I had a mindblowing moment this afternoon. I spend so much time thinking about what other people have that I don’t have, or maybe more specifically the things I lack and how they define me in comparison to other people. I live in kind of a run-down house in a run-down neighborhood, and because of this I have convinced myself of a narrative about how if I lived in a beautiful new-built home I would magically become a better steward of my living spaces – i.e, I would pick up my fucking pants off the bedroom floor and put things away when I’m done using them. I have taken some serious career hits in the past decade and my private practice is still fledgling, so I’ve constructed a narrative about how I must be flaky and unworthy and destined to be unsuccessful because at (almost) 40 I do not own my own home (see delusional narrative #1). I am about 20lbs overweight (that’s a medical assessment and not an emotional one, so please don’t waste anyone’s time telling me I’m “not fat” because I have been pregnant more than 3 times in the last 12 months and my body has been through some crazy shit and it shows and WTF is wrong with being fat anyway) and I am not – may never be – the kind of woman who focuses consistent energy and intention on changing that. Narrative includes: failure; lazy; the creepy “she let herself go” shit (the very language of which tells the story of a war of attrition waged on bellies and thighs and bingo arms and suggests that the subject has simply given up out of exhaustion and lack of caring, which may in fact be somewhat true but not in the way you’d think). And of course the big boss monster in the center of the whole game – I have been unable to have children. That particular delusional narrative is so far reaching that I am every day finding new areas of self-concept that it has woven its cunning, muscular tendrils around, new ways I mistakenly understand myself as deficient and inadequate because of it. It is constant, unrelenting, cleverly camouflaged and tucked neatly into every other delusion. It is so real sometimes.  It’s a daily learning.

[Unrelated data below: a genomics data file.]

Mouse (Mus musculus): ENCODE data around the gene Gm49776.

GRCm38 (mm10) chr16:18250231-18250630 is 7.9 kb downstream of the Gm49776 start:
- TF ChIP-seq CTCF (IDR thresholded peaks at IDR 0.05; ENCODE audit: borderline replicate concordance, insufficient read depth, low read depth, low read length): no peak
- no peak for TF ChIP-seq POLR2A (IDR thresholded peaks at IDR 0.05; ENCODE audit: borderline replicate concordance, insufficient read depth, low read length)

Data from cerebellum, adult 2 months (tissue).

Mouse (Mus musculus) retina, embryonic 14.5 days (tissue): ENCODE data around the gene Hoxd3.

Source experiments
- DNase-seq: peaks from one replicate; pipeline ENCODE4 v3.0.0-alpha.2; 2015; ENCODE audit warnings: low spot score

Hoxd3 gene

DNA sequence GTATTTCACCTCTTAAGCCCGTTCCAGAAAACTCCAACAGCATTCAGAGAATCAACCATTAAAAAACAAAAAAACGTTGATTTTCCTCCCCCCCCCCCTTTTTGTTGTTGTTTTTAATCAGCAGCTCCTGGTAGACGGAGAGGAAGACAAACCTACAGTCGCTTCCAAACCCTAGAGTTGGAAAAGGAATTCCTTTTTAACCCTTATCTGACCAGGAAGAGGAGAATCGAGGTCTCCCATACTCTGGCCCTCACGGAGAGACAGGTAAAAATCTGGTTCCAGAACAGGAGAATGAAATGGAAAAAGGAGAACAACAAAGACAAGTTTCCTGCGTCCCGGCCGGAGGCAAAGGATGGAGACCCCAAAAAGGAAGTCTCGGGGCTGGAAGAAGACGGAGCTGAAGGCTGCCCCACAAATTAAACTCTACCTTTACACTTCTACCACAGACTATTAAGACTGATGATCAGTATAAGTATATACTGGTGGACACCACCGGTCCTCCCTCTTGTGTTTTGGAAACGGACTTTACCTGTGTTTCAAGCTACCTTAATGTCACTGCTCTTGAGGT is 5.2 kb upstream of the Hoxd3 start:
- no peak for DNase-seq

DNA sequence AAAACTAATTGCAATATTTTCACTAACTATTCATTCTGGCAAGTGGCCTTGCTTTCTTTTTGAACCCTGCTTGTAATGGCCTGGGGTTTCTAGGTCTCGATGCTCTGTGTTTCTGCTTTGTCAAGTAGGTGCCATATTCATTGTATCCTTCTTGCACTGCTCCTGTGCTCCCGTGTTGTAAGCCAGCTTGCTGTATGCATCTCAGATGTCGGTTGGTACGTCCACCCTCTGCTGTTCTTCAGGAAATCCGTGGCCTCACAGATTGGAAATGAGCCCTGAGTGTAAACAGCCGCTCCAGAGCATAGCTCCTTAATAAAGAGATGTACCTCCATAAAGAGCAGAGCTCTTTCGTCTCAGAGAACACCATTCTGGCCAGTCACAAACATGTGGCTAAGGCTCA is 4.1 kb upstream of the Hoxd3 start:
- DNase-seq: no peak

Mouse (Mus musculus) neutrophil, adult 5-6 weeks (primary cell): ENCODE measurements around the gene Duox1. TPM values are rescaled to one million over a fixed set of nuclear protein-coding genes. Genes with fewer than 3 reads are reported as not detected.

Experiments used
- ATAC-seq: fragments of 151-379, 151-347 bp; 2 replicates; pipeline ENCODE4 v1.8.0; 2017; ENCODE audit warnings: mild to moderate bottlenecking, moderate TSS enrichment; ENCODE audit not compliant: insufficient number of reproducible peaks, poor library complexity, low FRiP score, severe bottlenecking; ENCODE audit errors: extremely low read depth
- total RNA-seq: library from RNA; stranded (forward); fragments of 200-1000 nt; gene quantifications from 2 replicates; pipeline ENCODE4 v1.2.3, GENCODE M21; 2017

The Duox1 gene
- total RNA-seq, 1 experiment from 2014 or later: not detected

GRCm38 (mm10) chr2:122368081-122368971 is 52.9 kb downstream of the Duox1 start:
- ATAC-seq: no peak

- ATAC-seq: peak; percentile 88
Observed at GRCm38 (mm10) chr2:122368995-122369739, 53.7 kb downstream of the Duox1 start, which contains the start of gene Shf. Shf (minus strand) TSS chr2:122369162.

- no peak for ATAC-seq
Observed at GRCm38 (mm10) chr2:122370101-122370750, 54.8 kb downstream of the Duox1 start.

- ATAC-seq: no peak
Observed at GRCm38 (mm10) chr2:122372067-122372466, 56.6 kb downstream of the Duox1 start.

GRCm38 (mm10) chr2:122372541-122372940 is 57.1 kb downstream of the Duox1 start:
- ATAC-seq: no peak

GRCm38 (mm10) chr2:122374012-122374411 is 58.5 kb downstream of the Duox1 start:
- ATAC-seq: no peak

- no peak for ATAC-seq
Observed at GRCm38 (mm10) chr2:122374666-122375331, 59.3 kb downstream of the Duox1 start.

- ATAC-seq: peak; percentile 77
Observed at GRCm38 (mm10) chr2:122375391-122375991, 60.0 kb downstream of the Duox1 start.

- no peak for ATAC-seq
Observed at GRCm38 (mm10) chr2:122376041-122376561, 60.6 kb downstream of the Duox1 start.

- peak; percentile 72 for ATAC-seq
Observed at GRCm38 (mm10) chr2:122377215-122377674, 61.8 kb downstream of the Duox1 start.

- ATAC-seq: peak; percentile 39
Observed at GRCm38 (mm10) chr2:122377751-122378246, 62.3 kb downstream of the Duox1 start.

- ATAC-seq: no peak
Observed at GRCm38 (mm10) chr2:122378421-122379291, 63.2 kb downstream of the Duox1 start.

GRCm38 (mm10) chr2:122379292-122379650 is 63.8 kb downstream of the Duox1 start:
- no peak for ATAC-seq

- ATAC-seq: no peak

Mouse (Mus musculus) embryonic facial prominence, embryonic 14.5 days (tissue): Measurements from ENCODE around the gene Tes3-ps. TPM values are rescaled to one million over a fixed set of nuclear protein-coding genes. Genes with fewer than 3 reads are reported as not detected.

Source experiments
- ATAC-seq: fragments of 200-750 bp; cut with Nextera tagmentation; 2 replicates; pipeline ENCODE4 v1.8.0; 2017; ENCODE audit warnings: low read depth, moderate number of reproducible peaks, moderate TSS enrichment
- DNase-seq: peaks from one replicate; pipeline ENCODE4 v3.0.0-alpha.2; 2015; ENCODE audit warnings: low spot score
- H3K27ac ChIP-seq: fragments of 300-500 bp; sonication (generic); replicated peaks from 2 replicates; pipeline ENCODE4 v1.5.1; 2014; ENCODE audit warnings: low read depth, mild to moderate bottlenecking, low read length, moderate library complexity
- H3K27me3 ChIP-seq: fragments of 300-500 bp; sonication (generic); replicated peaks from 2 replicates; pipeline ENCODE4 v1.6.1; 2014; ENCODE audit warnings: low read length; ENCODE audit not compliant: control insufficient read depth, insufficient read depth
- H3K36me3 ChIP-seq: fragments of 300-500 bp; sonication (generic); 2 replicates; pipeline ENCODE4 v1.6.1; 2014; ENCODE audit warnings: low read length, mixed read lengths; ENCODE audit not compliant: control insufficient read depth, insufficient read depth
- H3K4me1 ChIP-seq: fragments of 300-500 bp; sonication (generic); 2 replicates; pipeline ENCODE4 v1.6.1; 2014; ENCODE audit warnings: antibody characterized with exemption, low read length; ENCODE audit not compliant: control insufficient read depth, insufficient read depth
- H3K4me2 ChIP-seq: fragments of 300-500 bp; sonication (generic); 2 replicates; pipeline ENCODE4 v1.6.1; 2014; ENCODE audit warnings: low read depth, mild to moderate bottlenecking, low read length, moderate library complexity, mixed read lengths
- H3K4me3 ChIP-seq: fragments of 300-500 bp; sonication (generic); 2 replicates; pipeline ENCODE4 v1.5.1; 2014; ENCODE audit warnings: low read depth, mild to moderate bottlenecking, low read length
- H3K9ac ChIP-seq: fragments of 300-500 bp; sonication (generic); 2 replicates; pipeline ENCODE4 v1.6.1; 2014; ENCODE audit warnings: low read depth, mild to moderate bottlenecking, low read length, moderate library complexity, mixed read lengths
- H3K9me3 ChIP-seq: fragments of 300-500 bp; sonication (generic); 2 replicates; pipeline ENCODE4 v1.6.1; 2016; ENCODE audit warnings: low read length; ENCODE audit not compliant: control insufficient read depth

So I have a picture of this woman in my head who is driven, skinny, wealthy, fertile, immaculate. She lives in a beautiful house and puts her pants away when she takes off her clothes. She has children that came from her body, a body which matches the standard social guidelines of acceptability. I look at her through a glass constructed of delusional narratives and internalized culturally imprinted self-loathing. From this view she looks blissfully happy.She looks incredibly fortunate.